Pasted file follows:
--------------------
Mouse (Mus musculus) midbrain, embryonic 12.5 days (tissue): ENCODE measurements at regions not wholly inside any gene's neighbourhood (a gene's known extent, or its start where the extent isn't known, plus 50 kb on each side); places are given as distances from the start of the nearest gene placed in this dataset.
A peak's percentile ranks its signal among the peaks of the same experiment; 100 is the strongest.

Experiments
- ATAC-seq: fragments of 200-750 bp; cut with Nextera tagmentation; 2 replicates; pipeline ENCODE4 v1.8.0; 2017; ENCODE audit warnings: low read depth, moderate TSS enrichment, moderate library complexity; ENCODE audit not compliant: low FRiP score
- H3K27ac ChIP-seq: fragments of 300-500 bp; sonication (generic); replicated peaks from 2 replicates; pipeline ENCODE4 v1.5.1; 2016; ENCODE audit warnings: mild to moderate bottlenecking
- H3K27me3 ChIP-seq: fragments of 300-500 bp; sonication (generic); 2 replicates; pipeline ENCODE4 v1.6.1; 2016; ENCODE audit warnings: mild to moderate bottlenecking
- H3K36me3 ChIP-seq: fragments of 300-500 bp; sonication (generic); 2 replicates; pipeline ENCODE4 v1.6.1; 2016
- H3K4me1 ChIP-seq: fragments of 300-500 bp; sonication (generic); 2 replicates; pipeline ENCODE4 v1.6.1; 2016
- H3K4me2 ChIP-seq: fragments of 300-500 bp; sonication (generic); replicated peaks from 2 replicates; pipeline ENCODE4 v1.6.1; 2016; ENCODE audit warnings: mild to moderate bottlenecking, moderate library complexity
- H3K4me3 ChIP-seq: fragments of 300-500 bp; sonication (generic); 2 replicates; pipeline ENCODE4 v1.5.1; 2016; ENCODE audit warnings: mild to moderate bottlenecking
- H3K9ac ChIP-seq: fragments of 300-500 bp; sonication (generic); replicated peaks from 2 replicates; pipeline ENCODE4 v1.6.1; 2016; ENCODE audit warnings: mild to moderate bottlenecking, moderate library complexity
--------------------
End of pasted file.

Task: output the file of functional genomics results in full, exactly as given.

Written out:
Mouse (Mus musculus) midbrain, embryonic 12.5 days (tissue): ENCODE measurements at regions not wholly inside any gene's neighbourhood (a gene's known extent, or its start where the extent isn't known, plus 50 kb on each side); places are given as distances from the start of the nearest gene placed in this dataset.
A peak's percentile ranks its signal among the peaks of the same experiment; 100 is the strongest.

Experiments
- ATAC-seq: fragments of 200-750 bp; cut with Nextera tagmentation; 2 replicates; pipeline ENCODE4 v1.8.0; 2017; ENCODE audit warnings: low read depth, moderate TSS enrichment, moderate library complexity; ENCODE audit not compliant: low FRiP score
- H3K27ac ChIP-seq: fragments of 300-500 bp; sonication (generic); replicated peaks from 2 replicates; pipeline ENCODE4 v1.5.1; 2016; ENCODE audit warnings: mild to moderate bottlenecking
- H3K27me3 ChIP-seq: fragments of 300-500 bp; sonication (generic); 2 replicates; pipeline ENCODE4 v1.6.1; 2016; ENCODE audit warnings: mild to moderate bottlenecking
- H3K36me3 ChIP-seq: fragments of 300-500 bp; sonication (generic); 2 replicates; pipeline ENCODE4 v1.6.1; 2016
- H3K4me1 ChIP-seq: fragments of 300-500 bp; sonication (generic); 2 replicates; pipeline ENCODE4 v1.6.1; 2016
- H3K4me2 ChIP-seq: fragments of 300-500 bp; sonication (generic); replicated peaks from 2 replicates; pipeline ENCODE4 v1.6.1; 2016; ENCODE audit warnings: mild to moderate bottlenecking, moderate library complexity
- H3K4me3 ChIP-seq: fragments of 300-500 bp; sonication (generic); 2 replicates; pipeline ENCODE4 v1.5.1; 2016; ENCODE audit warnings: mild to moderate bottlenecking
- H3K9ac ChIP-seq: fragments of 300-500 bp; sonication (generic); replicated peaks from 2 replicates; pipeline ENCODE4 v1.6.1; 2016; ENCODE audit warnings: mild to moderate bottlenecking, moderate library complexity